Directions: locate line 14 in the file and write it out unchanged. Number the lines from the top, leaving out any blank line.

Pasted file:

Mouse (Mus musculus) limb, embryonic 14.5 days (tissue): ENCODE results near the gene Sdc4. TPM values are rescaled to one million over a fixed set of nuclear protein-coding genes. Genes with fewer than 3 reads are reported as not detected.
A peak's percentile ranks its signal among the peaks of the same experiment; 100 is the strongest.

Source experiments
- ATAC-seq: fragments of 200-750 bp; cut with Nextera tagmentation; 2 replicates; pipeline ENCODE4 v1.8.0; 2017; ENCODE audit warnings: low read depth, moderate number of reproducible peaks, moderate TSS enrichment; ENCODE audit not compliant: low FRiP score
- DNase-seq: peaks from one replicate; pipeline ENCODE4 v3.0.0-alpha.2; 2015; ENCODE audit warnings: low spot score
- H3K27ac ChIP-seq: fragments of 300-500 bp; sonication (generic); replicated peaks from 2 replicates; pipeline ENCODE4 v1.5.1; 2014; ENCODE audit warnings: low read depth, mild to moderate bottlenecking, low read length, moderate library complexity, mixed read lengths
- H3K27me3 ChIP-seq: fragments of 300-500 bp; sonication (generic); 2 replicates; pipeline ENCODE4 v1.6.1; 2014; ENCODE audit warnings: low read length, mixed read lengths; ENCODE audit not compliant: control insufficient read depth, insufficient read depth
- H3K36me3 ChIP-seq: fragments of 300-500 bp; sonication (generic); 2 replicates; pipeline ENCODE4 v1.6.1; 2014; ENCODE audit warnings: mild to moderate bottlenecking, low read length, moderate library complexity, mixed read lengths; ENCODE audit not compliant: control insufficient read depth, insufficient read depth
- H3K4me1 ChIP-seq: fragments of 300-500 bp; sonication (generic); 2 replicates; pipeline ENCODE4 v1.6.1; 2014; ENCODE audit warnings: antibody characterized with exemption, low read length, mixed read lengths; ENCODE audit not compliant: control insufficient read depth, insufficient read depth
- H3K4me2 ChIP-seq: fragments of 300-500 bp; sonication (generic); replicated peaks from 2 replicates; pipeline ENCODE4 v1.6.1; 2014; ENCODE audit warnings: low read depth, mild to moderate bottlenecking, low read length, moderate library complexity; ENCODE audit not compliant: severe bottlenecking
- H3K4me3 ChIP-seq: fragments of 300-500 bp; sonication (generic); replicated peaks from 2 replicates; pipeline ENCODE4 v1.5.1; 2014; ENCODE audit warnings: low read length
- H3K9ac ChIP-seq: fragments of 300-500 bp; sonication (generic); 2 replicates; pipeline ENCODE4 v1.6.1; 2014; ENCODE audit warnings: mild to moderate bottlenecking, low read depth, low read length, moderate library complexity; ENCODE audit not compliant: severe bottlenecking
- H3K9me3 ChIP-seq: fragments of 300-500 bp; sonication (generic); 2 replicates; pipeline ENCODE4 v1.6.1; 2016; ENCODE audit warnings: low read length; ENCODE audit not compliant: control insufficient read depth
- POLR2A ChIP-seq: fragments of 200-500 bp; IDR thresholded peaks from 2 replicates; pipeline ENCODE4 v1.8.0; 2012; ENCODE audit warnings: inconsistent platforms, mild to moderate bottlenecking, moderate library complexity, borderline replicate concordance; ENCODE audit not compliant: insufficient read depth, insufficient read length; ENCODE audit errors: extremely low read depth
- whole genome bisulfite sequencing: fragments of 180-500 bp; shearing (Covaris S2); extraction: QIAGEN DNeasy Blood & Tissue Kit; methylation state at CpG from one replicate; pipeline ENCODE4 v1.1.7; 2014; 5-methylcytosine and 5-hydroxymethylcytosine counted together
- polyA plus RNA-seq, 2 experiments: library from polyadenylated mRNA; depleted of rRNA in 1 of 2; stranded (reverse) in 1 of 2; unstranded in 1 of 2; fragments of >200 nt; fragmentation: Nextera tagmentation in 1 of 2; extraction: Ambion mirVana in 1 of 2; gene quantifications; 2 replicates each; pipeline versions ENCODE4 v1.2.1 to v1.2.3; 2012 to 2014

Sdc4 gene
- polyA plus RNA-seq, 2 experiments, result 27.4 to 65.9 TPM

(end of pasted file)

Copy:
- POLR2A ChIP-seq: fragments of 200-500 bp; IDR thresholded peaks from 2 replicates; pipeline ENCODE4 v1.8.0; 2012; ENCODE audit warnings: inconsistent platforms, mild to moderate bottlenecking, moderate library complexity, borderline replicate concordance; ENCODE audit not compliant: insufficient read depth, insufficient read length; ENCODE audit errors: extremely low read depth